A deficiency was discovered in the application of a hydrogen sensor in the Rotary Mode Core Sampling (RMCS) portable exhauster. The sensor is installed in the flow stream of the exhauster designed to be used with a RMCS truck for core sampling of watch list tanks, and is part of the flammable gas detector system. During the previous week, a quarterly calibration of the sensor, per maintenance procedure, was attempted by Characterization Project Operations (CPO) technicians. Ambient temperatures during the sensor calibration were approximately 20 to 30 degrees F. Inconsistencies in calibration results and the failure of the sensor to meet the response-time calibration requirement lead to the conclusion that the unit could not reliably perform its safety function at low ambient temperatures. The hydrogen sensor is an electrochemical cell used to initiate alarms and shut down the RMCS system in the case of a hydrogen release in the tank being sampled. The sensor is from the same vendor and category of sensor used in the tank farm Standard Hydrogen Monitoring System (SHMS) cabinets. However, the SHMS cabinets are climate-controlled, whereas the RMCS application does not provide a climate-controlled enclosure for the sensor. The RMCS exhauster flammable gas detector is required to operate in outdoor temperatures down to -20 degrees F.

The hydrogen sensor is one of two independent sensors in the exhauster flammable gas detector. The other sensor has not experienced these calibration problems. The flammable gas detector is not required for push-mode core sampling. During further investigation of the RMCS exhauster hydrogen detector system, a deficiency was discovered in the application of low-pressure differential transmitters. The low-pressure differential transmitters are qualified for use in a Class 1, Division 1, Group B environment. The transmitters are rated for input voltages of 12 to 36 volts per the vendor's catalog. However, during the process of reviewing the test reports, it was discovered that to be qualified for use in a Class 1, Division 1, Group B environment, the transducer must be configured in a specific fashion. This configuration is defined in the control drawing, which requires that the "associated apparatus" must provide no more than 20 volts. However, the intrinsic safety transmitter supply unit used in the exhauster hydrogen detector system could allow a maximum amount of 28 volts open circuit. Characterization Equipment Engineering concluded that this condition could result in a non-compliance with the intrinsic safety requirements of the National Electrical Code, Article 504, and ANSI/ISA-RP12.6 "Installation of Intrinsically Safe Systems for Hazardous (Classified) Locations."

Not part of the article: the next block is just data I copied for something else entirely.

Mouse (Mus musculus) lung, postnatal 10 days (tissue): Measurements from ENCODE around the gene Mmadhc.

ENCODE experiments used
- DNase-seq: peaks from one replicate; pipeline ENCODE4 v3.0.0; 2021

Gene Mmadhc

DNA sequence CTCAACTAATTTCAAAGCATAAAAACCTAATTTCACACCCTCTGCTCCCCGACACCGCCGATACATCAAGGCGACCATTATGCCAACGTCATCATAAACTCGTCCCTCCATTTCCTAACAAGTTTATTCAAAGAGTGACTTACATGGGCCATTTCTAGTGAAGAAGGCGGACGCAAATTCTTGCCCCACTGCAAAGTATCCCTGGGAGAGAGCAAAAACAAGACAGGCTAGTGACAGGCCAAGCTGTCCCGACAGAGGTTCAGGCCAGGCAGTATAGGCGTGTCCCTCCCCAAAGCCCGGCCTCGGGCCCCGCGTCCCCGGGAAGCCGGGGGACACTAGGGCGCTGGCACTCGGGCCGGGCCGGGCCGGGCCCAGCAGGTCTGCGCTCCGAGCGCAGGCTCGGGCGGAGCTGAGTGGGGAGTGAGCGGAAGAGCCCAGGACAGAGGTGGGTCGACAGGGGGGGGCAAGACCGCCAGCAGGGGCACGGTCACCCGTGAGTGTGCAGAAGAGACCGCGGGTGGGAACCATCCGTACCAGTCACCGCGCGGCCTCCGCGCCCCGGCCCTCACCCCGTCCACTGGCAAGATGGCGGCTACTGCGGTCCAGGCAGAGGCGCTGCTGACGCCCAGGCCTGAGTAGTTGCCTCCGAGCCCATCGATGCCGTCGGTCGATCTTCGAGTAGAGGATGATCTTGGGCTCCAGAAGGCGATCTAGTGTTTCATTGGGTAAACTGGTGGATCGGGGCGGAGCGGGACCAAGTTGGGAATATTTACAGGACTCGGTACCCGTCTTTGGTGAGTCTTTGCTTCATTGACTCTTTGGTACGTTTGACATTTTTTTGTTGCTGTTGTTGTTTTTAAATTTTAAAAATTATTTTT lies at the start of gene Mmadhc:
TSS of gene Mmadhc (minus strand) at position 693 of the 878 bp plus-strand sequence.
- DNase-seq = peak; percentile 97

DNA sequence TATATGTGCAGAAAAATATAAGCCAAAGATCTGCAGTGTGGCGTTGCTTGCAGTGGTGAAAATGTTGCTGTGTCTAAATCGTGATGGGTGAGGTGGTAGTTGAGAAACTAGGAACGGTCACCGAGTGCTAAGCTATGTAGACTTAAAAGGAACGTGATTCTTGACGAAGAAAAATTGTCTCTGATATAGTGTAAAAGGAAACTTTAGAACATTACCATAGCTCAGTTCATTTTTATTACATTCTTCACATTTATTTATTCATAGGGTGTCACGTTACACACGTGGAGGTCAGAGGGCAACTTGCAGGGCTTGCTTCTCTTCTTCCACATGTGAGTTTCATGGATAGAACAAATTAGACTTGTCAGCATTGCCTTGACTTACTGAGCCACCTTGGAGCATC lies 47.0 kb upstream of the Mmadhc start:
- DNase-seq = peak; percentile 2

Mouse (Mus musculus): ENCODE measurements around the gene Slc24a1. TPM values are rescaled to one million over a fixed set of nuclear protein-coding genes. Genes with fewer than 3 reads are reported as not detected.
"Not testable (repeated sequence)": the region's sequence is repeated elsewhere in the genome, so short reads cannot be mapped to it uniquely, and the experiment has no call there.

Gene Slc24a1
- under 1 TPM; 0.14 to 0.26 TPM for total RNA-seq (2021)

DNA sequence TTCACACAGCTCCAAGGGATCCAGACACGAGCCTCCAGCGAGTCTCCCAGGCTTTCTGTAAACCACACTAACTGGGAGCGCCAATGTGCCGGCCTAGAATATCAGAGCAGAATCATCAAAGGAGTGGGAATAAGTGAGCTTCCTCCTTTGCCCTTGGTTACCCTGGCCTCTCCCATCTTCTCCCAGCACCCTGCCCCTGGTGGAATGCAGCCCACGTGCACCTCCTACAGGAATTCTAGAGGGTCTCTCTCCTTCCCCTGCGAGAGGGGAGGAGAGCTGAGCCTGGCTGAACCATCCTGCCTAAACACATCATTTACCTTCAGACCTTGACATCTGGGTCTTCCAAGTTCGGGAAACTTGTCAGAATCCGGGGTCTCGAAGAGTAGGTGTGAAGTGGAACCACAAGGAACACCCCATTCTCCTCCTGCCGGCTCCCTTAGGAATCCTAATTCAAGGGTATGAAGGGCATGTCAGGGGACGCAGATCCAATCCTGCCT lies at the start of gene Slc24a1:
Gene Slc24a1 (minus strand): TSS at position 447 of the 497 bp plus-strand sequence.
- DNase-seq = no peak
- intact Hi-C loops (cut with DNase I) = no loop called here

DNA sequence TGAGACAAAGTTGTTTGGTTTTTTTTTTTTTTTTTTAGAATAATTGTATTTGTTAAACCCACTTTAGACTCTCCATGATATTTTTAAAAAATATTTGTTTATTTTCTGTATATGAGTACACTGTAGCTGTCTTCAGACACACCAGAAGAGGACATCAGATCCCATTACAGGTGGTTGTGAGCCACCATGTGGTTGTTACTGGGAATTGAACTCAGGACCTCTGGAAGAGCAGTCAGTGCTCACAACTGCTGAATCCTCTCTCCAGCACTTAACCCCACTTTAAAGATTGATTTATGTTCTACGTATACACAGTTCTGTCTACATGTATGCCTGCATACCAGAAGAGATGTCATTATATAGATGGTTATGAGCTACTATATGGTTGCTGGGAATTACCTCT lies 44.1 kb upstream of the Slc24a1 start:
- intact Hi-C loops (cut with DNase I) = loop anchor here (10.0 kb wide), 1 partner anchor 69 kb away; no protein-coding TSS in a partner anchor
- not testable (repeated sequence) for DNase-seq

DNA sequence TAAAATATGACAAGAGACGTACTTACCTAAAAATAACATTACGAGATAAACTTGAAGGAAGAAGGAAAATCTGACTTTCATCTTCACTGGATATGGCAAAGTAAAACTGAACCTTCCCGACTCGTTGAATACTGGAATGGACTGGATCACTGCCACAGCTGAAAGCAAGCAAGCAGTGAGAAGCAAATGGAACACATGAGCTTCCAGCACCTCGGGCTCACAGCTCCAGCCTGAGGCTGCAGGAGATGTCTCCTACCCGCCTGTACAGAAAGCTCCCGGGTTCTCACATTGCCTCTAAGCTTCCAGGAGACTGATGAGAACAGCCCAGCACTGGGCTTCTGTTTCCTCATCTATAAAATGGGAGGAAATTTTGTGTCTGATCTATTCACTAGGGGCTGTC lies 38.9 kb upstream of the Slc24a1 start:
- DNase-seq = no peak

The direct cause of the deficiencies is an inadequate design. The functional design criteria require that the system operate in a -20° F to 115° F environment. Although the vendor specifications for the cell require operating temperatures of 70° F to 120° F, the system design did not provide thermal protection for the cell.

Incident Date
Dec 23, 1996
  • Safety Systems
  • Measurement / Sensing Device
Damage and Injuries
Probable Cause
Contributing Factors
When Incident Discovered
Lessons Learned

Parallel-path design activities require an increased level of management oversight and control to mitigate the risks inherent in this process.
Schedule pressure cannot be allowed to compromise the integrity of the design process.
Turnover of personnel responsibilities that may be needed during the design process must be formal and controlled.